Ten thousand yen a month for his gym membership and up to three cans of chuhai or beer each day. This is how 39-year-old Yuta Tedara, Kanagawa Prefecture resident and certified care worker lives—comfortably, with a few extravagances thrown in. Even though more than 60% of Japanese men at this age are already married, Terada is a bachelor and hasn't even had a girlfriend for more than a decade.
His annual salary is 2.8 million yen ($25,000), and although he is a highly experienced care worker, Terada has changed employers every few years. We asked him what he thinks of Japanese people's ideal picture of marriage, in which the husband is the breadwinner and the wife stays home to care for the house and children. His response: "I definitely want children, but with my current line of work I don't think that's possible."
Terada's daily living expenses are not demanding. He lives with his 69-year-old father, who retired at age 65 but still brings in 30,000 yen per month on top of his post-retirement pension benefits. His father also owns the house in which they live. "Even if I were to meet someone I really like, I don't think I would feel the need to get married right away," says Terada, describing his recent thoughts on the matter.
The ratio of unmarried people in Japan has been steadily growing. Japan once boasted a 98% marriage rate, but things have changed drastically: according to 2010 statistics from the National Institute of Population and Social Security Research, one in five Japanese men and one in 10 Japanese women have never been married by the time they reach age 50, and over the next 20 years, these ratios are expected to grow to roughly one in three for men (29.0%) and one in five for women (19.2%).
Has no real desire to marry
Daisuke Iida, 44, a non-permanent, contract-based employee of the Japanese postal service, has no real desire to marry. His living situation, however, makes him worried about spending the rest of his life alone. Iida's current Tokyo apartment, a two-room setup that costs 60,000 yen ($520) per month, is financially feasible for the time being, but he is unsure of whether or not he will be able to afford this lifestyle indefinitely. As Iida puts it, "I'm not sure whether I'll be able to keep a roof over my head when I reach old age."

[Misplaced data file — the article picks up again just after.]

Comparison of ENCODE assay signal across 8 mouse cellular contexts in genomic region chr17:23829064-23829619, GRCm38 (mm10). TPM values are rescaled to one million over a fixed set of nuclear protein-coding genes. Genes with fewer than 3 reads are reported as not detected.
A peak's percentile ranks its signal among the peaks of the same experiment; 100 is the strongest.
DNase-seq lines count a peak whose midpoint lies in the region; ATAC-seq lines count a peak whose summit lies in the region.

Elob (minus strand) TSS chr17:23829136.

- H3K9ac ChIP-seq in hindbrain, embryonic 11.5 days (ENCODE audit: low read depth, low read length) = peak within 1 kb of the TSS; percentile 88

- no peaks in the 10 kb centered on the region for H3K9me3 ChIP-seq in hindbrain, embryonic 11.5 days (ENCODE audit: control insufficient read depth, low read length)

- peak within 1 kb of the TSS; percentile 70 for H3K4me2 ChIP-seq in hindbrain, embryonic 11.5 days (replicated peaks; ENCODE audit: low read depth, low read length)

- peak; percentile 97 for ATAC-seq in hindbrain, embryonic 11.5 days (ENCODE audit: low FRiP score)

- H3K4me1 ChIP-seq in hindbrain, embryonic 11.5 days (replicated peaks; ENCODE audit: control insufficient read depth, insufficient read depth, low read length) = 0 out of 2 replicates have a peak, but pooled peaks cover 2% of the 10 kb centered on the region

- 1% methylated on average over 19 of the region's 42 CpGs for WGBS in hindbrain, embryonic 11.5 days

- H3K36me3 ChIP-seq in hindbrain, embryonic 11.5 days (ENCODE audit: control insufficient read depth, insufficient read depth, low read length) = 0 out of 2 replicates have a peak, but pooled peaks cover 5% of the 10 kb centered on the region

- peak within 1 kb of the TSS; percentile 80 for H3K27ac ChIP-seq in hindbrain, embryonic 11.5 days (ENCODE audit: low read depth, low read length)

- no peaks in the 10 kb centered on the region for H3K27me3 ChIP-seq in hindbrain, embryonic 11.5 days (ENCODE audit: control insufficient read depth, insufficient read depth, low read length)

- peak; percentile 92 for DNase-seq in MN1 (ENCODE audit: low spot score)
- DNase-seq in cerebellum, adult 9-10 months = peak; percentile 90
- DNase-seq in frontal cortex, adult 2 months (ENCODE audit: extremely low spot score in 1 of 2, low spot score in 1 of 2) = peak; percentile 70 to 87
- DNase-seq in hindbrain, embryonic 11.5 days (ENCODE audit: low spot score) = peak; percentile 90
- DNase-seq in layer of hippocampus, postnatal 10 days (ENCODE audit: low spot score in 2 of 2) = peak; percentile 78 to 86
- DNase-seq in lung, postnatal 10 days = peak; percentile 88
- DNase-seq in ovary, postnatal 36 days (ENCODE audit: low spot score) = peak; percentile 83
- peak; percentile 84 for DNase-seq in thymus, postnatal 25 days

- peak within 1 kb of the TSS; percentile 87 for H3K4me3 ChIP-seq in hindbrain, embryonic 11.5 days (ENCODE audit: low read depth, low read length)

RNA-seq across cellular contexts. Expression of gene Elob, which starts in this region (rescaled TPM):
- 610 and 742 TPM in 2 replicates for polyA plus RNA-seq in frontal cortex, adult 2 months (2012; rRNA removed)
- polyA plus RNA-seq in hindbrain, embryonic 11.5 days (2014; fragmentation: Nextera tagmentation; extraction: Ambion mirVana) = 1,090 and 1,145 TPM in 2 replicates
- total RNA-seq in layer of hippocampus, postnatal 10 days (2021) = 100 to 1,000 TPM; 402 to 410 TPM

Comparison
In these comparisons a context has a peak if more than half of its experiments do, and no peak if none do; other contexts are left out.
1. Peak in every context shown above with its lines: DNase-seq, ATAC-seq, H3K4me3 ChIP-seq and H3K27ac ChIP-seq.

At the Japan Post, a number of fellow postal workers in their 20s and 30s have lower salaries than Iida's 200,000 yen ($1,800) per month.
"With that kind of monthly pay, even a two-income household would have trouble making ends meet," says Iida. "If the government is really serious about boosting marriage rates, addressing the low birthrate problem and tackling other such issues, they should work to reduce the number of unstable, contract-based employees like me and find a way to ensure an acceptable minimum standard of living."
Marriage prospects are not declining only for men. Thirty-one year old Sachie Ito, a female employee at an IT firm, has attractive features, boasts a model's figure and makes a favorable impression on everyone she meets. However, she is troubled by the fact that she just can't seem to find the right marriage partner.
"Rather than a guy who is merely fun to be with, my ideal partner would be someone who stands by me when things get tough and helps me overcome those challenges," explains Ito.
Although she claims she is not looking for a man who is perfect in every way, one of her conditions has proved more difficult than expected: she wants a partner with an annual salary of at least 4 million yen ($37,000), something that many men can't live up to. In fact, nearly 70% of Japanese women expect their future spouse to earn at least 4 million yen per year, but in reality, more than 70% of unmarried Japanese men earn less than this. Because only one in four men is deemed "acceptable" by these standards, competition for marriage partners has become fiercer than ever in recent years.